News of Zealand

Labour Ahead For The First Time in a Decade, As Political Leaders Face Off

Plus: Ngāti Ruanui have proposed seabed mining in their sights, and Fonterra stands down two overweight drivers after safety concerns.

by 95 bFM and VICE Staff
31 August 2017, 11:38pm

Photo: GETTY


Shockwave Poll Precedes Leaders Debate
The latest Colmar Brunton poll has sent shockwaves throughout New Zealand, with Labour in the lead by two percent. At 43 percent they've almost doubled their share of the vote since polls just a month ago, which had Labour at 24 percent. It's the highest level of support Labour has since 2006: breaking a decade-long streak of trailing after the winning National Party. This was a key talking point at last night's leaders debate, with moderator Mike Hosking kicking things off with one simple question to Prime Minister Bill English: "Why is National losing?"
English replied that the party was not losing, and that the poll painted a very different picture to what he saw in New Zealand: "It's not what we are seeing but it does show that it is a drag race with the two big parties and anyone who was unclear about that, I think it's now really clear about it so they will get to choose now." However, he later admitted the poll result would most likely mobilise National Party activists to campaign even harder: "We've had great energy in the last couple of weeks with the campaign launch, with some very successful long-term policy plans that we've been rolling out, so, yes, we'll expect our activists will look at that poll and they'll say, well it's possible the government will change.
While Labour leader Jacinda Ardern was quietly celebrating the poll, she stated it would not be taken be for granted: "We've seen such a dramatic change in the polls in the last three to four weeks, that that drama could go in either direction so we've got make sure we maintain our discipline, our focus, and just keep working hard," she said.
The next leaders debate will take place on September 4 at 8.30pm on TV3.

Local Iwi Challenging South Taranaki Seabed Mining
A local iwi has challenged the claims of economic benefits from seabed mining in the South Taranaki sea. Trans-Tasman Resources, which has been granted permission to carry out the mining, said this would create 300 jobs and increase export earning by $400 million. The chief executive of Ngāti Ruanui, Debbie Ngarewa-Packer, disputed this claim, telling 95 bFM that "the decision-making committee didn't test the evidence that the economic impact analysis provided in the hearing". Ngāti Ruanui has plans to appeal the decision by the Environmental Protection Agency, which granted the permission.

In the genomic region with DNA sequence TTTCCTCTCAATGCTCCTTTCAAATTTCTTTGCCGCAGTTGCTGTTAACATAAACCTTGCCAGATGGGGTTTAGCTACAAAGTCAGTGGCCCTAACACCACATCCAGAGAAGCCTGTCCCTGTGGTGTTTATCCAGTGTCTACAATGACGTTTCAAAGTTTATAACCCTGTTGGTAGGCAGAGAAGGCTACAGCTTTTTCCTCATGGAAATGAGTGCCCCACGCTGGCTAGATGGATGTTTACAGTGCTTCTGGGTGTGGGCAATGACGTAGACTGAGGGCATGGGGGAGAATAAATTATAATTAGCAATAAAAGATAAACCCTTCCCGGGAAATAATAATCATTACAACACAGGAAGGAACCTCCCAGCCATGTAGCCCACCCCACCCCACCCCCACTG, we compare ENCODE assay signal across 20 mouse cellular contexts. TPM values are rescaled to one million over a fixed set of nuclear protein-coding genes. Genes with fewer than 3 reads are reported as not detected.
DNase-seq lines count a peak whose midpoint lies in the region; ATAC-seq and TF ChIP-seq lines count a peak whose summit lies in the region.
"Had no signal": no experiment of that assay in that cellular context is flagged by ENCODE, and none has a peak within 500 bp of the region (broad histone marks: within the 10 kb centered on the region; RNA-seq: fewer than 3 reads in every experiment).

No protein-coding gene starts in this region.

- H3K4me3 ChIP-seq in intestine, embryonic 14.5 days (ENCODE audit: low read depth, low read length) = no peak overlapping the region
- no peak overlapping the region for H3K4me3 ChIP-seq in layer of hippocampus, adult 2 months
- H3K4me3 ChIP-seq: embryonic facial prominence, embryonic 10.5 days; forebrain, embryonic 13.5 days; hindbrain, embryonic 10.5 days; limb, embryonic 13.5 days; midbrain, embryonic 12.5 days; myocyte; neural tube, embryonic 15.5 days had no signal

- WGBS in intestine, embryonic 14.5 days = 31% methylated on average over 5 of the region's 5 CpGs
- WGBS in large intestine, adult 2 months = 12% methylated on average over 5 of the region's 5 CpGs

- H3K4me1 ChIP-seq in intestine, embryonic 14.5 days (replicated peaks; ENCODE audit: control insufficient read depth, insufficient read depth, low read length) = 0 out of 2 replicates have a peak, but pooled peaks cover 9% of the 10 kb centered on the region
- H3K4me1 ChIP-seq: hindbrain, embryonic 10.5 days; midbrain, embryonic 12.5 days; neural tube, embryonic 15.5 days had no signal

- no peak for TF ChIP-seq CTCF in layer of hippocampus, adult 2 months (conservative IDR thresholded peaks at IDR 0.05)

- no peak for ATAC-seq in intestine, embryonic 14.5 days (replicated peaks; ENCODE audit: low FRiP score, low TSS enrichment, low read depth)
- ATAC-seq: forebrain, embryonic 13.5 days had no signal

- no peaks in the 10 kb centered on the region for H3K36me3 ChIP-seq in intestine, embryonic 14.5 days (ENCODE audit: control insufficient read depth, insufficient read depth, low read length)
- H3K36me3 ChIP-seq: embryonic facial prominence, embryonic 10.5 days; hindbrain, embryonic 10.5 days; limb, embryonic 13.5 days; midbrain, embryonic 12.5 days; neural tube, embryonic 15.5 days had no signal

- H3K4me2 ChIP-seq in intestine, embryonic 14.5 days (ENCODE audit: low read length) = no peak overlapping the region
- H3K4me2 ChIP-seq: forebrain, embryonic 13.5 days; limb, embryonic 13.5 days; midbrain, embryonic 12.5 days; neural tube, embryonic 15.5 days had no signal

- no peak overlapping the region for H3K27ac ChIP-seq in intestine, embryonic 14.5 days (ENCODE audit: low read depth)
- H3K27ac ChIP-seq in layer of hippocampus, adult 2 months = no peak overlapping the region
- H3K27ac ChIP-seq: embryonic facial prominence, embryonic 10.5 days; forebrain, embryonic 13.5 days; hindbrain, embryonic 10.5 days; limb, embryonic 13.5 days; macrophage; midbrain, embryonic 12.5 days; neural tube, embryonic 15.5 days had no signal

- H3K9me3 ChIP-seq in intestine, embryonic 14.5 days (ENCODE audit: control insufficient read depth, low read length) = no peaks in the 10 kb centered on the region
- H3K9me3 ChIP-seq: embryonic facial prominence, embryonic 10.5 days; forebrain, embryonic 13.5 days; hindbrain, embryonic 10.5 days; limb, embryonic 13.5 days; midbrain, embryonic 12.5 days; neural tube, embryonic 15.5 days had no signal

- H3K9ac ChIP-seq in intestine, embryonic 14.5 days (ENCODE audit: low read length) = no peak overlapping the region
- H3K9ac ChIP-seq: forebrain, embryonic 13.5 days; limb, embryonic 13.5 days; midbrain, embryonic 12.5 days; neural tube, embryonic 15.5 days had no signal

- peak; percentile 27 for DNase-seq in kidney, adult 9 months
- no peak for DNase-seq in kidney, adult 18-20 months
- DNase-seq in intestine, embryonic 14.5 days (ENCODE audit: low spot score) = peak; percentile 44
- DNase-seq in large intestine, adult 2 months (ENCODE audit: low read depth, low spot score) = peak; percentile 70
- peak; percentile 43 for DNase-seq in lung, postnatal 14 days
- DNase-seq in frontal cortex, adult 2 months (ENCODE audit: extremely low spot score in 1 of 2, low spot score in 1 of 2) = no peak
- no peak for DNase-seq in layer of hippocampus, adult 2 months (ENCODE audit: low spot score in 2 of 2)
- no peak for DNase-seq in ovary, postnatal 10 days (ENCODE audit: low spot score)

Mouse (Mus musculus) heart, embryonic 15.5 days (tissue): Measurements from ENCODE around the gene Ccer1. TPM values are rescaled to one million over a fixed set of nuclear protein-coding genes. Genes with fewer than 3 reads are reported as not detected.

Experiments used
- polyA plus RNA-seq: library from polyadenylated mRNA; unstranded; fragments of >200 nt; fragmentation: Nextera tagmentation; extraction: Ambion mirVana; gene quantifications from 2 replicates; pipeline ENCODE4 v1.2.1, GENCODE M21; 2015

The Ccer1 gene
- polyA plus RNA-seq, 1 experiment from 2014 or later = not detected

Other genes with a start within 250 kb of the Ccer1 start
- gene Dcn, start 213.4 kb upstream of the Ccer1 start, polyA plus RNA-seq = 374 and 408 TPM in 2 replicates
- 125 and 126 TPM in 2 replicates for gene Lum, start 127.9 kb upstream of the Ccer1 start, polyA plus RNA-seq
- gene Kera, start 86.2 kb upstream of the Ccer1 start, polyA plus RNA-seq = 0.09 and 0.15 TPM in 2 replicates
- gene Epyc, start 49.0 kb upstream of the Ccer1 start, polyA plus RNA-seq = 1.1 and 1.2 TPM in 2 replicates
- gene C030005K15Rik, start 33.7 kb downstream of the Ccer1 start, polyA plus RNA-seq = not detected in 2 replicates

Industry Responds to New Zealand First Shipping Policy
Representatives of the commercial freight industry have criticised a proposed relocation of Auckland Port. This comes after New Zealand First announced yesterday that it wanted car deliveries redirected to Whangarei by 2019, with the entire port joining it by 2027. Road Transport Forum chief executive Ken Shirley told 95bFM that the plan didn't make sense: "If you just took the cars alone to Northport, you'd have to have a truck and trailer car transporter about every one or two minutes around the clock, to actually move the quantity of cars." Shirley added the vast majority of cars shipped to the existing port were for the greater Auckland region and that the efforts would be counter productive to New Zealand Transport's environmental goals.

Fonterra Drivers Too Heavy to Drive
Two Fonterra truck drivers have been stood down for being overweight due to health and safety concerns regarding the seats on two models of trucks. Fonterra spokesperson Barry McColl said there is a weight rating limit on the drivers' seats and if one was beyond that weight, the safety functions may not perform to standard. Union delegate Mark Holmes said the company had given them no alternate work and, up until recently, there was no plan on going forward. Holmes added that Fonterra now plans to put the men either into a weight-loss or gym programme.


At Least 21 People Dead After Building Collapses in Mumbai
At least 21 people were killed after a building crumbled in the Indian city of Mumbai Thursday morning. Rescue teams pulled another 21 people alive from the ruins of a six-story building in the Bhendi Bazaar district, and continued to search for others believed to be under the rubble.

Japan May Ramp Up Missile Program
The Japanese Defense Ministry has asked lawmakers to approve an extra $160 million for its annual budget to advance the country's missile program. Members of the Liberal Democratic Party are apparently keen on Japan being more capable of striking North Korea's missile own capacity directly.

Brazilian Judge Halts Government Plan to Mine Nature Reserve
A federal court in Brazil has at least temporarily halted the government's plan to scrap allow an area of preserved forest in the Amazon to be mined. Judge Rolando Valcir Spanholo ruled President Michel Temer did not have the power to eliminate protections on Renca, an area of almost 18,000 square miles, and said Congress would have to approve the move, though the administration can appeal.

Two Killed in Car Bomb Attack in Benghazi
At least two soldiers were killed in a car bomb attack on a security checkpoint Thursday in the Libyan city of Benghazi. The soldiers were part of the Libyan National Army, which controls much of the country's east.

Reporting by Reuben McLaren, Conor Mercer, Ollie Powell, and Katie Doyle.

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